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Man arrested for perjury after opening fake robbery case



A 28-year-old man has been arrested for perjury after opening a false case of robbery at Johannesburg’s central police station.

According to Captain Xoli Mbelethe man was arrested on Tuesday after alleging he was robbed on Monday, February 28, 2022, of his cell phone, a Huawei Blush Gold Nova 8 worth R11,000.

“Detectives accompanied the complainant to show where he had been robbed. The complainant then changed the facts of his complaint and told the police that he had been robbed elsewhere. The detectives then took him to view CCTV footage, but the complainant refused. He told police he was robbed at a tavern in Maboneng Precinct,” Mbele said.

Further investigation revealed that the complainant had opened a similar robbery in November last year and allegedly filed an insurance claim.

The suspect was subsequently arrested for opening the false robbery case and is charged with perjury.

The commander of Johannesburg Central Station, Brigadier General Perumal, urged the community to refrain from opening false cases as such cases are viewed in a serious light and strongly condemned.

In another incident, a Cape Town-based export company and its director were found guilty of misdeclaring a batch of scrap to avoid paying the recently imported export duties on scrap.

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According to Sars, the company Scrapmania and its director, Joseph Daniel Hurling, pleaded guilty to charges of making a false declaration to customs and were both fined R500,000, while Hurling was fined an additional R100,000 in the regional court of Durban. †

On September 23, 2021, Mirage Shipping processed an export declaration for ten containers of “polymers and ethylene” on behalf of Scrapmania.

“The shipment made its way from Cape Town to the port of Durban, where it was held for inspection on arrival after being marked on the customs system,” Sars said in a statement on Thursday.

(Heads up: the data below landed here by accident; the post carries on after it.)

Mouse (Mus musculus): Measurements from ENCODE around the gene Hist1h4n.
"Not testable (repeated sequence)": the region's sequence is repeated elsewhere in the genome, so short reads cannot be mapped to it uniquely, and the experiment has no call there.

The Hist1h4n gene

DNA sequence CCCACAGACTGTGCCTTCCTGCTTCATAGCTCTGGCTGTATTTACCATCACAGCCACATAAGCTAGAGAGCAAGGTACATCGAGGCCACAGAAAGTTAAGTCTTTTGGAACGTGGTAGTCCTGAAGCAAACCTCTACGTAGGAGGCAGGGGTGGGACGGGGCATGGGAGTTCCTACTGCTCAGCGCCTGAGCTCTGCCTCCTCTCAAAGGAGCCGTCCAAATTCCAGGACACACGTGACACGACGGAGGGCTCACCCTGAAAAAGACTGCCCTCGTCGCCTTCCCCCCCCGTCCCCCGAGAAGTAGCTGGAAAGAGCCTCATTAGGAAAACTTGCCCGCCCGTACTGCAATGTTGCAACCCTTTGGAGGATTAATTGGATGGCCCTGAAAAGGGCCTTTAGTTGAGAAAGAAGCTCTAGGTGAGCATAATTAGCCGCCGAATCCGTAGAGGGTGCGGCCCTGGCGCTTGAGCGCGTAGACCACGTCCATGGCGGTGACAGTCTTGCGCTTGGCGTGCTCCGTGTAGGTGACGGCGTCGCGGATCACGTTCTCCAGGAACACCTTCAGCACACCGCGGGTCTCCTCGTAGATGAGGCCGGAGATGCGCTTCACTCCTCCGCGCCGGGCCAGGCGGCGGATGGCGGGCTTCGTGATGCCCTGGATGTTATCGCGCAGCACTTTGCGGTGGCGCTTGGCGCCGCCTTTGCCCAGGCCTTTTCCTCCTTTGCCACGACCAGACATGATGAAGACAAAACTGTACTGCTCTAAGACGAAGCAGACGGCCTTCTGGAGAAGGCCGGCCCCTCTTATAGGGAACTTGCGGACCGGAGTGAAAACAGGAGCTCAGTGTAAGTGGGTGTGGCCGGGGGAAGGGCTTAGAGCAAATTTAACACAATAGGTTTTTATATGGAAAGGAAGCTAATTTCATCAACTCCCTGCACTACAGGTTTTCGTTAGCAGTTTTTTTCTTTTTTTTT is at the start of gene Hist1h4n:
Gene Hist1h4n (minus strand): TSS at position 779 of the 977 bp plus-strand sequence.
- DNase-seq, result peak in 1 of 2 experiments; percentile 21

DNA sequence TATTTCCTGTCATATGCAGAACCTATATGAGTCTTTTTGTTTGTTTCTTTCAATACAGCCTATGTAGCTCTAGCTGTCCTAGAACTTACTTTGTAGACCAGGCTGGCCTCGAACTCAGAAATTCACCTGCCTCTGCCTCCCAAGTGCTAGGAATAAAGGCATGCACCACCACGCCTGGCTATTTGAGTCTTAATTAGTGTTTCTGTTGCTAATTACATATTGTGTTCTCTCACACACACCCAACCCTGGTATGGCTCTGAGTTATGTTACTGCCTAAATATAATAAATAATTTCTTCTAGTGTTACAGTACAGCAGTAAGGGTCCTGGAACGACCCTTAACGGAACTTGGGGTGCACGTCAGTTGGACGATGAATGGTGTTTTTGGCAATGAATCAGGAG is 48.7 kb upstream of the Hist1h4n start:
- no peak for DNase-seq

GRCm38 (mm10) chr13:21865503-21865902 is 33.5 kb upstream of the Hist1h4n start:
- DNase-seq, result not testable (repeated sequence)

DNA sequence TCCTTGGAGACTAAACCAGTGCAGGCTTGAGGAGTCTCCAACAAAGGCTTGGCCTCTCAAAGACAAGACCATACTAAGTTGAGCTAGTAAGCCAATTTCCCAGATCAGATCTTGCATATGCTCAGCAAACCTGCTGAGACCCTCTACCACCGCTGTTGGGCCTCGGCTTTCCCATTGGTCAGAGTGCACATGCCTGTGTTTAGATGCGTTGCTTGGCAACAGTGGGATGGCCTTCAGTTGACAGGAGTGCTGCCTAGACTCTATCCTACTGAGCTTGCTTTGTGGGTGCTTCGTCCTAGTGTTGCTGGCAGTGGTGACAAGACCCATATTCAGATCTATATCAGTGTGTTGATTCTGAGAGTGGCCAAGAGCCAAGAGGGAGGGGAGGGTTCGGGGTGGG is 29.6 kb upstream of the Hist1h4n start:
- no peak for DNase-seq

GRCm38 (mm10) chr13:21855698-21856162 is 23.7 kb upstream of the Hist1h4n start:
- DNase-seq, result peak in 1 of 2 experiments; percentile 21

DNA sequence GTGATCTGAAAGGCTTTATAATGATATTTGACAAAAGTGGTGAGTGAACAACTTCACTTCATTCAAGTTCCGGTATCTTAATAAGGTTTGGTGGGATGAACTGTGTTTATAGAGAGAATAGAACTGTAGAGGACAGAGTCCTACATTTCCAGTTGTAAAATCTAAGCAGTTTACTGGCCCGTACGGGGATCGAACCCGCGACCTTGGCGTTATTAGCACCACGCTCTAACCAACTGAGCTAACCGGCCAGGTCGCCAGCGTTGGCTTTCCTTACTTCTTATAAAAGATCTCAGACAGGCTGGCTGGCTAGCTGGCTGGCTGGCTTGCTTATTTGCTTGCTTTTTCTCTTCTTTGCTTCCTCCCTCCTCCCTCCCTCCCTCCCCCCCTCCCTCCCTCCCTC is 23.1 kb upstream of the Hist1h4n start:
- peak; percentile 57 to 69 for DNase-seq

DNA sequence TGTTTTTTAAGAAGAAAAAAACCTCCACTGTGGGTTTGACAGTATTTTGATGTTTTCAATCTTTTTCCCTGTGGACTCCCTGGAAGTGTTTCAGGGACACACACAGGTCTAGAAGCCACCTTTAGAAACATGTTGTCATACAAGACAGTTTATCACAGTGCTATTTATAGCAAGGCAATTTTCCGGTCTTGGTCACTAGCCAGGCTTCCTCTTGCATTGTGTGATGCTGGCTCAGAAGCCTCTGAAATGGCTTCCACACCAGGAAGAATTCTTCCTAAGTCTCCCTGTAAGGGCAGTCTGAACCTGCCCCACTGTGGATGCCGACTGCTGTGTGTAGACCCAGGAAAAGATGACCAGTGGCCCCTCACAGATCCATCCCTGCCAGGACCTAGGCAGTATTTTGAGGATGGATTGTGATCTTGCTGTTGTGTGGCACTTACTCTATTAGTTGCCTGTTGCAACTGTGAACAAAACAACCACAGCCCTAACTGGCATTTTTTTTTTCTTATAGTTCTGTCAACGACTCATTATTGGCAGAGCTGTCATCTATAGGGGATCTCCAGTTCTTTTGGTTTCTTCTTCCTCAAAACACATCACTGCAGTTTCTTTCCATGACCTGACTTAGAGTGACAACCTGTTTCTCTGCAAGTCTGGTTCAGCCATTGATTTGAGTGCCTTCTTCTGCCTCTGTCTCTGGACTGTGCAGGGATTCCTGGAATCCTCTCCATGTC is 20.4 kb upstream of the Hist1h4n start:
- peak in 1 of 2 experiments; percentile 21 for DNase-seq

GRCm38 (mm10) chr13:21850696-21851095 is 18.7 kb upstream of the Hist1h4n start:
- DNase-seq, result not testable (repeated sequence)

It was inspected on October 12, 2021 and found to contain scrap, which requires a license from the International Trade Administration Commission (ITAC) and is subject to export duties.

Subsequently, a criminal case was reported to the SAPS for violation of the Customs and Excise Act and the ITAC Act.

According to Sars, the scrap metal industry is a multi-billion rand industry, contributing an estimated R15 billion to South Africa’s gross domestic product annually.

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In 2017, a scrap company lost a case in the Constitutional Court to challenge the state’s scrap export regulations, known as the price preference system, as well as ITAC’s decision to refuse to issue export licenses to the company, in accordance with the price preference system.

This followed nearly four years of litigation over the legality of the price preference system.

“SARS is committed to trade facilitation and growth of our country’s economy. It will continue to make it easy and seamless for traders to comply with their legal obligation by providing them with clarity and certainty. Likewise, SARS is building its capacity to make it difficult and costly for those of the traders who chose to be non-compliant. This is a warning that we will leave no stone unturned to ensure that those involved in this type of behavior that borders on crime are dealt with harshly. Our tax authorities have changed because of this deliberate and criminal error,” SARS Commissioner Edward Kieswetter said.

Curated by Vhahangwele Nemakonde

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